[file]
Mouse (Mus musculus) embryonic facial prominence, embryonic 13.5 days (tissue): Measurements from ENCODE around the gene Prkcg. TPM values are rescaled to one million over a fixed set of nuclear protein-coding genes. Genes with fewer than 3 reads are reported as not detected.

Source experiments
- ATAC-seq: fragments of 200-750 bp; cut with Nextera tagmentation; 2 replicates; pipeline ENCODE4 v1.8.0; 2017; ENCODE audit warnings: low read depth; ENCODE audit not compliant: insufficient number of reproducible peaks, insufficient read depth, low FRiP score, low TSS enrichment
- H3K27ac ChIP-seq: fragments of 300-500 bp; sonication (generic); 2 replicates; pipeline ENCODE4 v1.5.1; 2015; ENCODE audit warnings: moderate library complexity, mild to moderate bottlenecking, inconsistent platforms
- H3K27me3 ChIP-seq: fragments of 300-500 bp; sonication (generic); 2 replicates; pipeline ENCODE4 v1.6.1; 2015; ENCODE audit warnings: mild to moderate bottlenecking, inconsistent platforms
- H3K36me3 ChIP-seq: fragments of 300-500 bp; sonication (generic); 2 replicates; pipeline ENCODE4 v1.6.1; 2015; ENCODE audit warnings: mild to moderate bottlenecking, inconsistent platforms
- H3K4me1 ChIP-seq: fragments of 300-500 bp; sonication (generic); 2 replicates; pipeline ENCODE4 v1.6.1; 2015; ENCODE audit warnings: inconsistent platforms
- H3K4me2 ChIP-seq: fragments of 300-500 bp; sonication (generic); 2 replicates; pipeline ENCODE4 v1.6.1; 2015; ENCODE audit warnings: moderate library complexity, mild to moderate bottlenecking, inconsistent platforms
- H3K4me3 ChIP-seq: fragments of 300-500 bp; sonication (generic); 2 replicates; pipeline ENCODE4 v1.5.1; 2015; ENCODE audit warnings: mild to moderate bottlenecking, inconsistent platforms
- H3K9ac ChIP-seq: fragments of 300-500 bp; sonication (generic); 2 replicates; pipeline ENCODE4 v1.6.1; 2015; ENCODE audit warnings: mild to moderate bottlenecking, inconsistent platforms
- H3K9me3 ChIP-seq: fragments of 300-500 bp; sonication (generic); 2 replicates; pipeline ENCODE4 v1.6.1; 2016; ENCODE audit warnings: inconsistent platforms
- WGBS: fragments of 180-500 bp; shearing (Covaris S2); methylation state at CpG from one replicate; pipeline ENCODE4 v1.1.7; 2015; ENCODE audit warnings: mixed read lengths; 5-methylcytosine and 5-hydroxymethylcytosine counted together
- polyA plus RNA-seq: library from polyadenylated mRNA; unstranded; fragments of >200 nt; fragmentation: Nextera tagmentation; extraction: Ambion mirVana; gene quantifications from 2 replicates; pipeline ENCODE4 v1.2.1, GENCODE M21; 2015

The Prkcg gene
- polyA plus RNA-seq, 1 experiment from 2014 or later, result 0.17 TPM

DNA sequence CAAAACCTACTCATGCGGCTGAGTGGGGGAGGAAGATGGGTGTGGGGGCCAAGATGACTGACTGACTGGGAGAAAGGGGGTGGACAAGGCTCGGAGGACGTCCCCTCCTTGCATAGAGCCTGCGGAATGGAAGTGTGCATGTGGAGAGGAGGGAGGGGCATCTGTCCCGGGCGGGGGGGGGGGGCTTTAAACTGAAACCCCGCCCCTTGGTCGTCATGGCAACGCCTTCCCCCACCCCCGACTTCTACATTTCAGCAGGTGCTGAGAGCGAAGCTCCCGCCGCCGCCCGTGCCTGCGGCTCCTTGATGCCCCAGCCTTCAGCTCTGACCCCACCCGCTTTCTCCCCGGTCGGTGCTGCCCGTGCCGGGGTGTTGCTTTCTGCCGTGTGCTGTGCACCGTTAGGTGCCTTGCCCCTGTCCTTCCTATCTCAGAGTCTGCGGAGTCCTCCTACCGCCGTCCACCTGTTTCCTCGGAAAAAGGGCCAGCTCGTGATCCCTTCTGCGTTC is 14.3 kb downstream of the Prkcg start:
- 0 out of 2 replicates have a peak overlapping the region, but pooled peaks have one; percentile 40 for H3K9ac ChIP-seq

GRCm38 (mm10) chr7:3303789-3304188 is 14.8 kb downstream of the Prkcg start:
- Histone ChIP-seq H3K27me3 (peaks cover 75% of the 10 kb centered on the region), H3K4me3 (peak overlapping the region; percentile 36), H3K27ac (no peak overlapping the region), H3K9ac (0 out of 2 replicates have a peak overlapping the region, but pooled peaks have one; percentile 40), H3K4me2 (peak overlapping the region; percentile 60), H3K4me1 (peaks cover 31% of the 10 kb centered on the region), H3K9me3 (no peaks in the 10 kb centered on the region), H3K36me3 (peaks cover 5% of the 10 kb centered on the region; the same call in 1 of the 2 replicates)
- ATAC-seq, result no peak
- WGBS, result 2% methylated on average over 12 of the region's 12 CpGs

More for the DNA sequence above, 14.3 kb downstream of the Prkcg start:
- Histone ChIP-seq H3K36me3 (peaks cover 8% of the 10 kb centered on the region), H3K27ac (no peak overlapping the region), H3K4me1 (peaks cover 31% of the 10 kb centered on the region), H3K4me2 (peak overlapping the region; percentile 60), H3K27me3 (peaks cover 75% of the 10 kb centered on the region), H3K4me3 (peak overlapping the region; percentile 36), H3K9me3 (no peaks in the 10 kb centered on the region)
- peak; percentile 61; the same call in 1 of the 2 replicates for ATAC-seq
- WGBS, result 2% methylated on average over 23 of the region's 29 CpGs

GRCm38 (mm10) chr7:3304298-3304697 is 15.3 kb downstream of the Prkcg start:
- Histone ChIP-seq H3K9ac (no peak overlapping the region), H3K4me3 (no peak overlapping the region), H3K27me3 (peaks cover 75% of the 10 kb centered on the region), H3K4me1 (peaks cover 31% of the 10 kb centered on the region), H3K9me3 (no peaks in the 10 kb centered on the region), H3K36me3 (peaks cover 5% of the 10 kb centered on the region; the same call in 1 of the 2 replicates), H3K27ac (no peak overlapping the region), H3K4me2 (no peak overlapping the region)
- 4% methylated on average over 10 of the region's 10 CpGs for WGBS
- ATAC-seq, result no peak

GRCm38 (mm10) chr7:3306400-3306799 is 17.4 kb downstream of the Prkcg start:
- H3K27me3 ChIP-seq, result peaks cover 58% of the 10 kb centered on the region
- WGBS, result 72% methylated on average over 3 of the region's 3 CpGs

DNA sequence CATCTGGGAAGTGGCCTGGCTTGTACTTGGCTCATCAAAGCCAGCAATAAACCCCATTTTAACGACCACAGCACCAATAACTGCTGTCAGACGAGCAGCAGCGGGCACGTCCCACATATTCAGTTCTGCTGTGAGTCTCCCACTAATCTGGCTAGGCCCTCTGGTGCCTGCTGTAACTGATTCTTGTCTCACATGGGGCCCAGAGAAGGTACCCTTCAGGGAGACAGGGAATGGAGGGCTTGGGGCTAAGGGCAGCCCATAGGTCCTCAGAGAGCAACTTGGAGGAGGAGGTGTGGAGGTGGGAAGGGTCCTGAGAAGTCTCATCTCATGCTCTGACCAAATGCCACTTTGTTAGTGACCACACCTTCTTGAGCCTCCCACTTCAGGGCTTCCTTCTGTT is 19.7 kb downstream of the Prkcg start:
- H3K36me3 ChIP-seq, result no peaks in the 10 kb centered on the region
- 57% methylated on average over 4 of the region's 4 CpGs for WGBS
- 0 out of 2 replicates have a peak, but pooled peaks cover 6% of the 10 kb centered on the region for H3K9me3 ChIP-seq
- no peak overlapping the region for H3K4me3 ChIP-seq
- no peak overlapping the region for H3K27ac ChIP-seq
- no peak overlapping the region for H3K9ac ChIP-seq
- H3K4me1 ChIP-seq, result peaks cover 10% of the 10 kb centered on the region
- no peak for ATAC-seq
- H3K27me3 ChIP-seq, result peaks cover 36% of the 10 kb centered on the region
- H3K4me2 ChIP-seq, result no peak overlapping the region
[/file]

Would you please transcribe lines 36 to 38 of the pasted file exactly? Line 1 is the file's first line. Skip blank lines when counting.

- 0 out of 2 replicates have a peak, but pooled peaks cover 6% of the 10 kb centered on the region for H3K9me3 ChIP-seq
- no peak overlapping the region for H3K4me3 ChIP-seq
- no peak overlapping the region for H3K27ac ChIP-seq